Today, Catholic Christians celebrate the Fourth Sunday of Easter.  Often this is called Good Shepherd Sunday because of today’s Gospel selection from St. John.
In this Gospel, Jesus compares himself to a shepherd who knows his sheep, and they know him.  As Jesus points out, the sheep will follow the shepherd because they know his voice, but they will run away from strangers.

In the end of this passage, Jesus says, “Amen, amen, I say to you, I am the gate for the sheep.  All who came before me are thieves and robbers, but the sheep did not listen to them.  I am the gate.  Whoever enters through me will be saved, and will come in and go out and find pasture.  A thief comes only to steal and slaughter and destroy; I came so that they might have life and have it more abundantly’” (John 10: 7-10).

The Catholic Church, appropriately enough, celebrates this day as World Day of Prayer for Vocations.  And although the Church recognizes that all vocations are noble and sacred, the special emphasis of this particular day is on vocations to the priesthood and also to the diaconate and the consecrated life.  The purpose of this day is to publically fulfill Jesus’ instruction to “Pray to the Lord of the harvest to send laborers into his harvest” (Matthew 9: 38; Luke 10: 2).

This homily focused on the ordained priesthood, for without it, Catholic Christians would not able to experience the “source and summit” of our spirituality, that is, the Eucharist (Mass).

Today I present one priest who lived a very holy priesthood and was a champion of the servant-leader model of priesthood that Jesus called for at the Last Supper.

Rutilio Grande, more commonly called “Tilo” by others, was born in the rural village of El Paisnal in El Salvador.  His parents were poor farmers.

Tilo’s grandmother and older brother raised him in the pre-Vatican II Church, where people were taught that God ordained poverty and suffering in this world, and that the poor should embrace and accept this.

When he was 12 years old, Tilo entered the seminary in San Salvador.  But toward the end of his formation to become a Jesuit priest, the Second Vatican Council happened.  This Council emphasized the dignity of all persons, especially the poor.  Further, it called on priests to return to the ancient Church in which priests were to be part of the people, to be servant-leaders as Jesus taught.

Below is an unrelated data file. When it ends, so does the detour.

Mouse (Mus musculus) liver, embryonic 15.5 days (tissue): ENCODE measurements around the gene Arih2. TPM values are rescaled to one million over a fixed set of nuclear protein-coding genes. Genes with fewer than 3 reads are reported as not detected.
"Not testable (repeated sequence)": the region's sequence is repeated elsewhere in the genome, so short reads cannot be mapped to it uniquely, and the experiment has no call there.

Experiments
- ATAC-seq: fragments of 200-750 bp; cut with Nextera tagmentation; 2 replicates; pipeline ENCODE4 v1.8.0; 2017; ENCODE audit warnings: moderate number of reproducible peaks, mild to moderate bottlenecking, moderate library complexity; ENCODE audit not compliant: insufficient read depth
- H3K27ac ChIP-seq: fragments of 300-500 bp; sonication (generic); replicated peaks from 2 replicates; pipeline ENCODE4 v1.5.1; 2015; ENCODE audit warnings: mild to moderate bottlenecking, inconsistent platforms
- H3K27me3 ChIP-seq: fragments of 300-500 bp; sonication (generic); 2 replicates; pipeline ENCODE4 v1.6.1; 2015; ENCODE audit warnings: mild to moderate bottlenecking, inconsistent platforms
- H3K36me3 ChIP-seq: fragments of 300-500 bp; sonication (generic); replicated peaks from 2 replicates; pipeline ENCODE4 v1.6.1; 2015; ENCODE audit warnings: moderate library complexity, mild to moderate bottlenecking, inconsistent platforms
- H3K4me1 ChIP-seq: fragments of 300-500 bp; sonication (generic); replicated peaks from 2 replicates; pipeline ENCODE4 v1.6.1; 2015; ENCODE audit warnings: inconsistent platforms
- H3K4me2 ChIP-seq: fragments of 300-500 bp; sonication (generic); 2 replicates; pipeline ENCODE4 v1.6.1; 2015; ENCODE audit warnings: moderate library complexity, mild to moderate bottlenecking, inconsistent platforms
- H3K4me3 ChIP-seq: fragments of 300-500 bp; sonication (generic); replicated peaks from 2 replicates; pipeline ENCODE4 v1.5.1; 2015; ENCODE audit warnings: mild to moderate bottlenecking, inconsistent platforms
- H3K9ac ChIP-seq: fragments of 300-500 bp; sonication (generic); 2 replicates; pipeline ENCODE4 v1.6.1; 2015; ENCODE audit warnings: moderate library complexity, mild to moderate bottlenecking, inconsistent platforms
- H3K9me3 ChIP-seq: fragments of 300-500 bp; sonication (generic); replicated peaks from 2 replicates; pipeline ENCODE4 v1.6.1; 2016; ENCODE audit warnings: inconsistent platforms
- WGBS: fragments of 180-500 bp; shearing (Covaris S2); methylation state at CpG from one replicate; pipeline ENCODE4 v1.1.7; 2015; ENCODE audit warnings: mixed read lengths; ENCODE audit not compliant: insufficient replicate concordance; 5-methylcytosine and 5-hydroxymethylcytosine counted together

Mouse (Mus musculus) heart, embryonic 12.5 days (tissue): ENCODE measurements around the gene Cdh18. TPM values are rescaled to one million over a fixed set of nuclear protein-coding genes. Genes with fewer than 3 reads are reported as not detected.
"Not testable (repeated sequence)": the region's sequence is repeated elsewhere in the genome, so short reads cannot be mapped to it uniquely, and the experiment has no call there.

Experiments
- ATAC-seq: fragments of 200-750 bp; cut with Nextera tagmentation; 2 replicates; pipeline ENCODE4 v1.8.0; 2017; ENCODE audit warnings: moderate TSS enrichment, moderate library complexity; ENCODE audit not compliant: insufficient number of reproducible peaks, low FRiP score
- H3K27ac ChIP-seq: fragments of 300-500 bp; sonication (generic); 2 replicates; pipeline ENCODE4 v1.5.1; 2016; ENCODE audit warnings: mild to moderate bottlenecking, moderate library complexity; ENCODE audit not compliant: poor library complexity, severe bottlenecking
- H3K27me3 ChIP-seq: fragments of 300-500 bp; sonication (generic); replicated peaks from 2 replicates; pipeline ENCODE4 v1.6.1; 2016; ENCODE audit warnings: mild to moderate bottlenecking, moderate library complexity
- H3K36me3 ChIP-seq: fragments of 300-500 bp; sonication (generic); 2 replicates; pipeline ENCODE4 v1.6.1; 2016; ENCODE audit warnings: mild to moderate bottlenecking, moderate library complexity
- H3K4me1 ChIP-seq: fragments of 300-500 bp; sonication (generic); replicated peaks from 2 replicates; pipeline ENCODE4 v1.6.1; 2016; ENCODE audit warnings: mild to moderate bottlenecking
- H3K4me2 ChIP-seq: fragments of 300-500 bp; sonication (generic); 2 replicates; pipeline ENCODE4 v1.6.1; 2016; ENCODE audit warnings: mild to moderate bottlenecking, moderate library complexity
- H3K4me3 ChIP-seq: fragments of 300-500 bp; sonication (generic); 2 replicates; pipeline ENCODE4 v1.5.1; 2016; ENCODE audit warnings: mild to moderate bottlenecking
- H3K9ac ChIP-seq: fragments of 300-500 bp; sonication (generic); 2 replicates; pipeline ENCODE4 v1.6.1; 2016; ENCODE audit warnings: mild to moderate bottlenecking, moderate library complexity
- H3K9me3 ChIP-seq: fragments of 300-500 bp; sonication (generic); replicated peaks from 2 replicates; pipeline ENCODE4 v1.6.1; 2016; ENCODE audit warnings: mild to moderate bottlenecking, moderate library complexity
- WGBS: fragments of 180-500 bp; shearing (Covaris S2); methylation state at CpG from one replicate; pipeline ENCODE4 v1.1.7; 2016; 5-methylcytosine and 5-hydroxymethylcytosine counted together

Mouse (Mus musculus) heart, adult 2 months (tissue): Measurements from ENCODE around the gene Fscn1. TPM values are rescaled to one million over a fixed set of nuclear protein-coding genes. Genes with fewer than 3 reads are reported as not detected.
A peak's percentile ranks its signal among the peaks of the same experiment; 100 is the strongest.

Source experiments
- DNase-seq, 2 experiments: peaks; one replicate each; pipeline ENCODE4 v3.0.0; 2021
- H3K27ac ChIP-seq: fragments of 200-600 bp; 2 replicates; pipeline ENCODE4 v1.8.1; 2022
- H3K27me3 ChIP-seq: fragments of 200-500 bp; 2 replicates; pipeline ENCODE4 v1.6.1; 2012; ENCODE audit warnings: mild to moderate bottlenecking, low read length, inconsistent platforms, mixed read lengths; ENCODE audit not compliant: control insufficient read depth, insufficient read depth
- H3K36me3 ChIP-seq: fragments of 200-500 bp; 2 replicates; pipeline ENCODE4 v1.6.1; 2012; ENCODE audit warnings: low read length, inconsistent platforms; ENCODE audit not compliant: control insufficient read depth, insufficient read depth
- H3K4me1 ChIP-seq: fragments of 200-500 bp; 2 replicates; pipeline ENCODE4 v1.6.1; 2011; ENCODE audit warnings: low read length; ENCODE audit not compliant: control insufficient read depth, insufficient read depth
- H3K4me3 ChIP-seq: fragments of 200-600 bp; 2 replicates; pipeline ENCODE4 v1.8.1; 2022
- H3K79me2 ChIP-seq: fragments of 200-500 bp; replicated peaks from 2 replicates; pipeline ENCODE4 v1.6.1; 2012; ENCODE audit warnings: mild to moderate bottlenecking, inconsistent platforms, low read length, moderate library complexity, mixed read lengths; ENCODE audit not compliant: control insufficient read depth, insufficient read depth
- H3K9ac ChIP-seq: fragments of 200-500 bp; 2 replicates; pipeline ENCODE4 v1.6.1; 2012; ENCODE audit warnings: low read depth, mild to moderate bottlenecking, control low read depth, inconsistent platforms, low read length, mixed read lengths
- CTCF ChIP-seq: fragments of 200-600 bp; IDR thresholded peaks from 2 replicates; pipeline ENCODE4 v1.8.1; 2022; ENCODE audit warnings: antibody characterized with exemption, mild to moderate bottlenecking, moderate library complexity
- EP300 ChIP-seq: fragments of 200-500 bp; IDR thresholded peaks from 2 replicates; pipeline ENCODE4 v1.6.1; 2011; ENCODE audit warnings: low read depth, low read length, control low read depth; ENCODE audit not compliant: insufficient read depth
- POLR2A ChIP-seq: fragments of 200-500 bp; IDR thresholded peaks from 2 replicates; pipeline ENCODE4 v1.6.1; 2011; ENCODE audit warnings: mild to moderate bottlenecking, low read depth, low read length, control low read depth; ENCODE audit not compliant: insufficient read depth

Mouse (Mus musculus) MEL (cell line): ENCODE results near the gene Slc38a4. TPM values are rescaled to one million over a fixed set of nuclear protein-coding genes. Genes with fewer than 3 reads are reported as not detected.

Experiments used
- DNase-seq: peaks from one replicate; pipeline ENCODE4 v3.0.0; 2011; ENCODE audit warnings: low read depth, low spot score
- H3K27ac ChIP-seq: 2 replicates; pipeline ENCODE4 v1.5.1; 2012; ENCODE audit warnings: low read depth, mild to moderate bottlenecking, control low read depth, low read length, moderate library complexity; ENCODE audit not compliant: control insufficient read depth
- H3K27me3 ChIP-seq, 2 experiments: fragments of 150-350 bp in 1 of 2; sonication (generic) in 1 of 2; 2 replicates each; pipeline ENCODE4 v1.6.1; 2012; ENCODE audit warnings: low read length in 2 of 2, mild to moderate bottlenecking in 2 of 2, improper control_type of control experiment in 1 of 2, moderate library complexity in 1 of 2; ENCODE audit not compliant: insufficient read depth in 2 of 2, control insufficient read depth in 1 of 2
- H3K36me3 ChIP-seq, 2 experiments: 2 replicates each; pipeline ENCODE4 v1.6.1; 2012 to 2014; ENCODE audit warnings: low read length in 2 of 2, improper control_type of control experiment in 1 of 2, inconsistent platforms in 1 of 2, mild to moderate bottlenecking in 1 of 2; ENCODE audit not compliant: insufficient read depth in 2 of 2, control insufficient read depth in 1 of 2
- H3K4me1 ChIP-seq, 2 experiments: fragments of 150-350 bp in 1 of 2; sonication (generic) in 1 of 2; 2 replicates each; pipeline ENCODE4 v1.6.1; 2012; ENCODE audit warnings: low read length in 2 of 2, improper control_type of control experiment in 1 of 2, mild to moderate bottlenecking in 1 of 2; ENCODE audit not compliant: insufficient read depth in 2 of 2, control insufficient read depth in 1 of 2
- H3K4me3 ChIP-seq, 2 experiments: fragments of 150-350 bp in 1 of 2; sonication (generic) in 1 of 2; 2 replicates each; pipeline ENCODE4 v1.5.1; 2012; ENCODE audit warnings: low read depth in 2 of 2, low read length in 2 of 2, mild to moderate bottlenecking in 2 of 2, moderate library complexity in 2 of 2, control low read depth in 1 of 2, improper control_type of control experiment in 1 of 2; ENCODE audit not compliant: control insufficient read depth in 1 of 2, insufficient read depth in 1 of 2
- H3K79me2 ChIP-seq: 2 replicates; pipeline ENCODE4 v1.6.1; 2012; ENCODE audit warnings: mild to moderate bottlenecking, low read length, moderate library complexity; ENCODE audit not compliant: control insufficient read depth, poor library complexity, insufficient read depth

Fr. Grande bought into the ancient model called for by the Second Vatican Council’s Church Fathers one hundred percent.

As a young priest, Fr. Tilo was assigned to work with seminarians in San Salvador.  His first action was to assign the seminarians to live in desperately poor communities during their summer vacations so they would know what difficulties the poor endured.

After teaching in the seminary, Fr. Tilo was sent to Quito, Ecuador to the Institute for Pastoral Ministry sponsored by the bishops of Latin America.  There, he learned how to organize the poor communities that were oppressed.  There, he learned how to teach the poor something they had never been taught, that is, that is was not God’s will that they should be poor and powerless.

At the time Fr. Tilo served as a parish priest, El Salvador suffered from deep inequality, poverty, and civil unrest.  Less then one percent of the population controlled the wealth and power of the nation.  Half of the children died under the age of five.  Often workers on plantations were only paid one tortilla per day for their work.

Fr. Rutilio championed the poor and led them to fight for the social justice teachings of the Catholic Church.  He challenged the abuses of the military, government, and rich landowners.  Needless to say, he made many enemies.  So, on March 12, 1977, at the age of 48, government death squads, on behalf of wealthy landowners, assassinated him and two campesinos who were with him in the town of Aguilares.  This town was near his birthplace.

His good friend, Archbishop Óscar Romero of San Salvador, came to the town where he encountered the bodies of Rutilio and his two companions.  Fr. Rutilio Grande’s martyrdom touched the archbishop to the core, and from that day on, Archbishop Oscar Romero – now known as Blessed Oscar Romero – became a champion of the poor and marginalized of society.  And like his friend Tilo, he too would eventually be martyred.

After the beatification ceremony of Oscar Romero, Pope Francis was heard to say, “Next comes Rutilio.”  The Society of Jesus is currently taking the lead in the canonization process of Fr. Rutilio Grande.

From the Scripture and from Fr. Rutilio Grande’s life, we can glean many things.  Here are just three.

First, God has a plan for every human being.  As Christians, our primary vocation or call is to be a Christian.  That involves living the life of a Christian by following the triple love command of Jesus.

Second, in addition to our general call to be Christians, each of us has one or more calls at different parts of our lives.  These calls involve relationships with others, occupation, and the like.

Third, we are all called to do the best we can with the gifts we have.

As we continue our life journeys this week, it would be a good idea to reflect on how we are responding to God’s call in our lives.

And that is the good news I have for you on this Fourth Sunday of Easter, 2017.


Story source:  Thomas M. Kelly, “A Priest With His People,” America, June 6-13, 2016.